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Tag : Apple Pay


Bringing Apple Pay to the web

Using Apple Pay on the web from just-eat.co.uk

Using Apple Pay on the web from just-eat.co.uk.


Back in June at WWDC, Apple announced that Apple Pay was expanding its reach. No longer just for apps and Wallet on TouchID compatible iOS devices and the Apple Watch, it would also be coming to Safari in iOS 10 and macOS Sierra in September 2016.

Just Eat was a launch partner when Apple Pay was released in the UK in our iOS app in 2015. We wanted to again be one of the first websites to support Apple Pay on the web by making it available within just-eat.co.uk. Our mission is to make food discovery exciting for everyone – and supporting Apple Pay for payment will make your experience even more dynamic and friction-free.

Alberto from our iOS team wrote a post about how we introduced Apple Pay into our iOS app last year, and this post follows on from that journey with a write-up of how we went about making Apple Pay available on our website to iOS and macOS users with the new Apple Pay JS SDK.

Getting set up

In the iOS world, due to the App Store review process and signed entitlements, once your app is in users’ hands you just use PassKit to get coding to accept payments. For the web things are a little different.

Due to the more loosely-coupled nature of the integration, instead trust between the merchant (Just Eat in our case) and Apple is provided through some additional means:

  • A valid SSL/TLS certificate
  • A validated domain name to prove a merchant owns a given domain
  • A Merchant Identify Certificate


As we already use Apple Pay here at Just Eat, the first few steps for getting up and running have already been achieved. We already have an Apple developer account and a merchant identifier via our iOS app development, and the Just Eat website is already served over HTTPS, so we have a valid SSL/TLS certificate.

We also do not need to worry about decrypting Apple Pay payment tokens ourselves. We use a third-party payment provider to offload our payment processing, and internal APIs for passing an Apple Pay token for processing via our payment provider already exists for handling iOS payments, so the website can integrate with those as well.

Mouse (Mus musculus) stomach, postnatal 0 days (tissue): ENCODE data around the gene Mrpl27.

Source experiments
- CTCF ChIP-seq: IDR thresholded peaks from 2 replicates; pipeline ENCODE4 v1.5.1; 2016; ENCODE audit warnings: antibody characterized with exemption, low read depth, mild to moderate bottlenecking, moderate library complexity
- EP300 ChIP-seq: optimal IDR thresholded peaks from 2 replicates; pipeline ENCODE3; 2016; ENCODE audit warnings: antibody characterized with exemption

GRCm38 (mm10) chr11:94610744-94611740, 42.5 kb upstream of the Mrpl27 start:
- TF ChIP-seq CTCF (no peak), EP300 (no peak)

To get up and running and coding end-to-end, we need just need a Merchant Identity Certificate. This is used to perform two-way TLS authentication between our servers and the Apple Pay servers to validate the merchant session when the Apple Pay sheet is first displayed on a device.

The first step in getting a Merchant Identify Certificate is to validate a domain. This involves entering a domain name into the Apple Pay Developer Portal for the merchant identifier you want to set up Apple Pay on the web for – where you then get a file to download. This is just a text file that verifies the association between your domain and your merchant ID. You just need to deploy this file to the web server(s) hosting your domain so Apple can perform a one-time request to verify that the file can be found at your domain.

You need to do this for all domains you wish to use Apple Pay for, including internal ones for testing, so you may have to white list the Apple IP addresses so that the validation succeeds.

Once you have validated at least one domain, you can generate your Merchant Identify Certificate for your Merchant Identifier. This requires providing a Certificate Signing Request (CSR).

Uploading the CSR file in the Apple Developer Portal will generate a certificate file (merchant_id.cer) for you to download. This acts as the public key for your Merchant Identify Certificate. The private key is the CSR you provided. In order to create a valid TLS connection to the Apple Pay merchant validation server, you will need to create a public-private key pair using the CSR and the CER files, such as using a tool like OpenSSL. In our case we generated a .pfx file for use with .NET. Make sure you keep this file secure on your server and don’t expose it to your client-side code.

Separating concerns

So now we’ve got a validated domain and a Merchant Identify Certificate, we can start thinking about implementing the JavaScript SDK. At a high-level the components needed to create a working Apple Pay implementation in Safari are:

  1. JavaScript to test for the presence of Apple Pay, display the Apple Pay sheet and to respond to user interactions and receive the payment token
  2. CSS to render the Apple Pay button on a page
  3. An HTTPS resource to perform merchant validation

From the user’s point of view though, it’s just a button. So rather than add all the code for handling Apple Pay transactions directly into the codebase of our website, we decided instead to contain as much of the implementation as
possible in a separate service. This service presents its own API surface to our website, abstracting the detail of the Apple Pay JavaScript SDK itself away.

The high-level implementation from the website’s point of view is therefore like this:

  1. Render a hidden div on the appropriate page in the checkout flow to represent the Apple Pay button as well as some meta and link tags to drive our JavaScript API
  2. Reference a JavaScript file from the Apple Pay service via a script tag
  3. Provide some minimal CSS to make the Apple Pay button size and colour appropriate to the current page
  4. Call a function on our JavaScript API to test for whether Apple Pay is available